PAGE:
Sweating is a normal function of the body that helps us to cool down in the heat and during exercise, signal our emotions, signify hormonal changes and help fight infections. All people past the age of puberty experience armpit or axillary sweating and the body odour that accompanies sweating from this part of the body.1
For some people sweating and body odour can become a problem especially if it occurs excessively or abnormally. Excessive sweat can be noticeable on clothes, cause discomfort or skin irritation, cause embarrassment in public or social situations and have a big impact on daily life both practically and emotionally.2
Body odour (B.O.)1
Body odour begins at puberty when the apocrine sweat glands start working. Naturally occurring bacteria feed on sweat secretions from the apocrine gland and release waste products that give rise to body odour. Body odour is therefore a normal occurrence when we sweat during or after exercise or when we feel strong emotions. The underarm area can be particularly smelly as the warm, damp conditions are ideal for bacteria to thrive and sweat tends to evaporate less from the armpits.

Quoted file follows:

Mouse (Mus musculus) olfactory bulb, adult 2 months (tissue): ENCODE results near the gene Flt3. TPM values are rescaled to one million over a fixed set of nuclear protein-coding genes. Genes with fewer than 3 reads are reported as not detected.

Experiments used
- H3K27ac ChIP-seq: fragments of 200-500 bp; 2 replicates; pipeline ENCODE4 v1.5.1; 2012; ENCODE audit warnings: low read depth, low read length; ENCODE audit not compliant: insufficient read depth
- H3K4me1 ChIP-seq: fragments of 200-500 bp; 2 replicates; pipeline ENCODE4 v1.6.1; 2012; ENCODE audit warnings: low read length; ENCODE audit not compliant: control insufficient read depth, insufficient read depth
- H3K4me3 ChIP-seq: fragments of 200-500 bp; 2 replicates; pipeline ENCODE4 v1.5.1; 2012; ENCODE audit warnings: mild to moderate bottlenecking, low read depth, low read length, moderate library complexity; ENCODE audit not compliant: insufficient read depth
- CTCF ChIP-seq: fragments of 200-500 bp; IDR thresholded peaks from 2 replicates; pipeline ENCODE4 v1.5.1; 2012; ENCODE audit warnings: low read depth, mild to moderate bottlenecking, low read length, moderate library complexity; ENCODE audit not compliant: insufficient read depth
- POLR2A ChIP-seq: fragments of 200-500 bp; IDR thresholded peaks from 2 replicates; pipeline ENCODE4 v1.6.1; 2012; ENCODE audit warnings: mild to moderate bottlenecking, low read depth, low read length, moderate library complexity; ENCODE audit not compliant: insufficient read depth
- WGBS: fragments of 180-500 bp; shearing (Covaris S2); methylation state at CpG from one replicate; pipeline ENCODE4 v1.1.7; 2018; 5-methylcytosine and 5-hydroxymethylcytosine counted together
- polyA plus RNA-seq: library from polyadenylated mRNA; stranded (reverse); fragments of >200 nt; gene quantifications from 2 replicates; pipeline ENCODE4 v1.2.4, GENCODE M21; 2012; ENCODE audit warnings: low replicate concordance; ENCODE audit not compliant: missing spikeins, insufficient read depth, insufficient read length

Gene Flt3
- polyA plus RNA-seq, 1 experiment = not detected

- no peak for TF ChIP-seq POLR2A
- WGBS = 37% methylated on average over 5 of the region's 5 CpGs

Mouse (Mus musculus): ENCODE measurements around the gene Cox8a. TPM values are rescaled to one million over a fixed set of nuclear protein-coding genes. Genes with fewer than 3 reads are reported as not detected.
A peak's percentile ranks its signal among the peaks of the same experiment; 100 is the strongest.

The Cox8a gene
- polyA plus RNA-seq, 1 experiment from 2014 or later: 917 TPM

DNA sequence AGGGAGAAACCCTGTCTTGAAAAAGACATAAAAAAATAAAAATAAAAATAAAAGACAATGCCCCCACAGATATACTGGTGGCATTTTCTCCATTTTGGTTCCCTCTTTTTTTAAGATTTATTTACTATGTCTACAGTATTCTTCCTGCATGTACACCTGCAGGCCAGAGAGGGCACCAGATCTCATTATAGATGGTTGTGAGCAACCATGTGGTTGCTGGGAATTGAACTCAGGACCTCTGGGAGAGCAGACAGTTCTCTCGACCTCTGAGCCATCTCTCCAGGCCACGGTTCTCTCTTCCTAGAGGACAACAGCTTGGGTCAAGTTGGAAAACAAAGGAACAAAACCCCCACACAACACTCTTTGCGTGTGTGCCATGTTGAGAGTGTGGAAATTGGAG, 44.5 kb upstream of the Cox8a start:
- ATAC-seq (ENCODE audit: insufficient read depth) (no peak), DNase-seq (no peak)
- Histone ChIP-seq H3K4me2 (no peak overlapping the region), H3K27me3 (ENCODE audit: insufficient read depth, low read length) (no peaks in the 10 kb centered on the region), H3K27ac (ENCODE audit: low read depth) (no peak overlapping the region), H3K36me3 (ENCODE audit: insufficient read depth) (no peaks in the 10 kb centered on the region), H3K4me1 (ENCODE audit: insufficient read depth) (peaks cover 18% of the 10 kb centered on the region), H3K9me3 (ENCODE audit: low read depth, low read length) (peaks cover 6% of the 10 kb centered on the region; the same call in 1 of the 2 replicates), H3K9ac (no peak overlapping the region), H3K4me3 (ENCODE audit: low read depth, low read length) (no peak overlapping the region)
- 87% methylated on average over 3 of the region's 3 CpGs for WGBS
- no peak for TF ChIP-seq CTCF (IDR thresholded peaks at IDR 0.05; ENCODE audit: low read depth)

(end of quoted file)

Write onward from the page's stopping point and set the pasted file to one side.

People who sweat excessively (hyperhidrosis) may also experience excessive body odour due to the extra sweat that is produced. Body odour can also be influenced by the food you eat; some people find that strong smelling foods such as garlic or curry can make their sweat smell.
Normal body odour can be relieved by routine bathing or showering and the use of antiperspirants and deodorants which work by masking the smell of body odour and reducing sweat and the bacteria that cause bad smells.
excessive-sweatingExcessive sweating (hyperhidrosis)
Excessive sweating, also known as hyperhidrosis, is a medical condition that causes a person to sweat without the normal triggers of heat, exercise or emotional signals. People with hyperhidrosis can sweat even when the temperature is cool or when they are at rest.3
Hyperhidrosis is thought to occur as a result of overactive sweat glands which can produce up to four to five times more sweat than is normally required on the hands, feet and armpits. Some people may experience excessive sweating all over their body as a result of medical conditions or medications – this is called secondary hyperhidrosis.3
The exact cause of hyperhidrosis is unknown. It affects approximately 3% of the population and can have a big impact on a person’s life, affecting everything from working life, relationships, social life and self-image.4